For example, if we use $f(x) = \frac{1}{2}|x - 1|$, we have the Total Variation divergence.

\begin{align} D_{TV}(P || Q) & = \frac{1}{2} \mathbb{E}_Q \left[ \left| \frac{dP}{dQ} - 1 \right| \right] \\ & = \frac{1}{2} \int |P - Q| = \frac{1}{2} ||P - Q||_1 \end{align}

One thing to note is that the KL divergence is not a proper metric as it is asymmetric and violates the triangle inequality.

## Wasserstein Distance, Cramer Distance

However, f-divergence is not the only way to measure the difference between two distributions. In 1, the authors propose that f-divergence does not capture our regular notion of distance accurately and propose to use a different distance and led an interesting discussion in adversarial training. Let’s first look at other “distance” functions that do not belong to the f-divergence family.

First, the Wasserstein distance, also known as the probabilistic Earth Mover’s Distance, computes the minimum mass that we need to move to match a probability distribution to another. \begin{align} W_1(P, Q) = \inf \mathbb{E} [|x - y|] \end{align}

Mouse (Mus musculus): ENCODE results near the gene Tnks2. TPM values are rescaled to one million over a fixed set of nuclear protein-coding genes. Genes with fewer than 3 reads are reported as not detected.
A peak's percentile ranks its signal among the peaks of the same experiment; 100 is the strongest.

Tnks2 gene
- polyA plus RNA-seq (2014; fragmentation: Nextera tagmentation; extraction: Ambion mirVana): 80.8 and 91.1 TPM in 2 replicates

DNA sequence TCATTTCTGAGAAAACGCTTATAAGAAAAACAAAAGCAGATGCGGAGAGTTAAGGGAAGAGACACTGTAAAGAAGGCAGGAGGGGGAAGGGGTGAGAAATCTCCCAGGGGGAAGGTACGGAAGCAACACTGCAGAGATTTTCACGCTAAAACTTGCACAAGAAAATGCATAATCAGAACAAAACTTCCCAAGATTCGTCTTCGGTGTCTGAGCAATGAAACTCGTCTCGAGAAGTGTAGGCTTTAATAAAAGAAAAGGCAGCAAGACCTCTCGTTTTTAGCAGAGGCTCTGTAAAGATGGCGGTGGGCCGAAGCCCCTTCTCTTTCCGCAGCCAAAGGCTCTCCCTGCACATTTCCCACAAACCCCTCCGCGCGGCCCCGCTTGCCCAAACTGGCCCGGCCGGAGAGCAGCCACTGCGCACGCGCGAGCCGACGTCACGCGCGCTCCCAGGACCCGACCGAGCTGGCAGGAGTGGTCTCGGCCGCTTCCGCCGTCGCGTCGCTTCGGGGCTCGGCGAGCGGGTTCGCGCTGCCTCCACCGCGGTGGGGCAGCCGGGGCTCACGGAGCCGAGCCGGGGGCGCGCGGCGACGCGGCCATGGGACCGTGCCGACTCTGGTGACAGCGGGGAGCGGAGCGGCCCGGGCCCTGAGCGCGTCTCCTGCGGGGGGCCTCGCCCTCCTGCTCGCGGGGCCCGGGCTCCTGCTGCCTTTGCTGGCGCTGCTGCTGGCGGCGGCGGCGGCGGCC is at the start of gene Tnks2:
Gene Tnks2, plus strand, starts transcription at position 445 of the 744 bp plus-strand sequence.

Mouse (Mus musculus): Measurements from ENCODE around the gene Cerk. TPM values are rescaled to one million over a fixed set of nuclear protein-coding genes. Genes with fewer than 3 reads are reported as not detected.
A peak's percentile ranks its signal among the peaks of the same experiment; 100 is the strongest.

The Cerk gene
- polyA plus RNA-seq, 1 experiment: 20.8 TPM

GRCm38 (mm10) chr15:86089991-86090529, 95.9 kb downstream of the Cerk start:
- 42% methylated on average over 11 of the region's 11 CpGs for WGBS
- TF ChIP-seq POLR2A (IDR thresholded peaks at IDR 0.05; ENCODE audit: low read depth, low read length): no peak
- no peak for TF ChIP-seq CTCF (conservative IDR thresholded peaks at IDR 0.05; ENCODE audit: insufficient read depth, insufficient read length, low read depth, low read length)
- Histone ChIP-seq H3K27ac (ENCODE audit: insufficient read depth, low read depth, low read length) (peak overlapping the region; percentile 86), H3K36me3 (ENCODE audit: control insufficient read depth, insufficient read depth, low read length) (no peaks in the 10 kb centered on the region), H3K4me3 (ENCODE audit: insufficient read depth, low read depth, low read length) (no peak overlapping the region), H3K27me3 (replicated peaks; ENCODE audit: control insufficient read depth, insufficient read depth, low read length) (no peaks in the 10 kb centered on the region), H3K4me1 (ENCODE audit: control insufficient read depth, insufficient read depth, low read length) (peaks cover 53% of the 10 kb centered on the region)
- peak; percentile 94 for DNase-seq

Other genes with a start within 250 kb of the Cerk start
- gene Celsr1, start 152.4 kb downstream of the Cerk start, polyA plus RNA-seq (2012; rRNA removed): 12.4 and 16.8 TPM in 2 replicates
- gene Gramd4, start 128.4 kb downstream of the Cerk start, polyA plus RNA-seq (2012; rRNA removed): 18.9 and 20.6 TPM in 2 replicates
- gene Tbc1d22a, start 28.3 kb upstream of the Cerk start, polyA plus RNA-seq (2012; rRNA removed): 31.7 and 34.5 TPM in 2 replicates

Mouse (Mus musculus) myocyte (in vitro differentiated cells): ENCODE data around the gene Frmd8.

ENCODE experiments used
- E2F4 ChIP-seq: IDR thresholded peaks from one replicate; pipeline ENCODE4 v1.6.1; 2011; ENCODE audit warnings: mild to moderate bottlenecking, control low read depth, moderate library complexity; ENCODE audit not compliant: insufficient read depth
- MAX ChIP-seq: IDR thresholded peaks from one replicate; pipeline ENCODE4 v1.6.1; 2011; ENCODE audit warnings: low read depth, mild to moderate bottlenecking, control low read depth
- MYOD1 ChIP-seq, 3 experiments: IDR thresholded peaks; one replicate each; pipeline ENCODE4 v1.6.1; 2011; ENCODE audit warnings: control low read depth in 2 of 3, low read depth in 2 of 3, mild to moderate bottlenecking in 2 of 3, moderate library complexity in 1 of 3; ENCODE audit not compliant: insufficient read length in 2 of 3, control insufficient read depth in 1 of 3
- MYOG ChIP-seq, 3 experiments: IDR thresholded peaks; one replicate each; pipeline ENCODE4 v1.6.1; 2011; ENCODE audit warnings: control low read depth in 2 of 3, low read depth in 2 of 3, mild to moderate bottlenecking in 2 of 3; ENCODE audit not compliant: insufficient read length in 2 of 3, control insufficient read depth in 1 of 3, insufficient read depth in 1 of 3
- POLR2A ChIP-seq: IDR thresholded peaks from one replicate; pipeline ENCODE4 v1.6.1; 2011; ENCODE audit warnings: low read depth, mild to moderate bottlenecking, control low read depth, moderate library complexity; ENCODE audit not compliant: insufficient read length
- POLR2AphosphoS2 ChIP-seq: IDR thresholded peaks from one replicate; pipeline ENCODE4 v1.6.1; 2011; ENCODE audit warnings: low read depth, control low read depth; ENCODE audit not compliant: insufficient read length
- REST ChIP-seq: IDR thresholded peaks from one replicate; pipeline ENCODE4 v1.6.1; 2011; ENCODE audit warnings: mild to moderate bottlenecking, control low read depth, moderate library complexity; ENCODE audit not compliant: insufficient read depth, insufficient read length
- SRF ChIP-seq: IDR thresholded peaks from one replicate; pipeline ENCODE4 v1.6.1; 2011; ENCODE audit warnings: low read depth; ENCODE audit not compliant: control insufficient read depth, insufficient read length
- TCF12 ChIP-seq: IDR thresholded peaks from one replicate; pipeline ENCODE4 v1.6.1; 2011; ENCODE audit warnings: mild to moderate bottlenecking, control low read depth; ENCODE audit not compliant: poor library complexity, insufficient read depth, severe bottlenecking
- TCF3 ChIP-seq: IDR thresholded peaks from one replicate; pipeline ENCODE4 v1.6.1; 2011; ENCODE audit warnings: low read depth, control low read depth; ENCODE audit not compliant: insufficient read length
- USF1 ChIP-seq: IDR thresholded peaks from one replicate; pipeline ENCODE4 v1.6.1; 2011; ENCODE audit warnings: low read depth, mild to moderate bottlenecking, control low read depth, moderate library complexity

The infimum is over the joint distribution whose marginals are $P$ and $Q$. $x$ and $y$ are defined over the space where $P$ and $Q$ have non zero support. One of great follow up works 2 proposed to use yet another different distance function, Cramer distance, to remove sampling bias in the distance function. The Cramer distance is simply the squared version of it

\begin{align} W_2(P, Q) = \left( \inf \mathbb{E} [|x - y|^2] \right)^{1/2} \end{align}

## Conclusion

Categorizing supervised problems into classification or regression can help we clearly understand the problem, but sometimes it can limit our imagination and also limit the set of distance functions that we can use. Rather, in this post, we discussed how classification and regression could be understood from how we measure differences. Classification by measuring difference using f-divergence or even probabilistic distances and regression as Euclidean distances. They are merely distances that measure the difference between a target and a prediction. There are more popular distance functions, but the set of the distance function is not set in stone. Sometimes, by defining the distance function in a clever way, we can improve our ML model!

# References

1. Arjovsky et al., Wasserstein Generative Adversarial Networks, 2017

2. Bellemare et al., The Cramer Distance as a Solution to Biased Wasserstein Gradients, 2017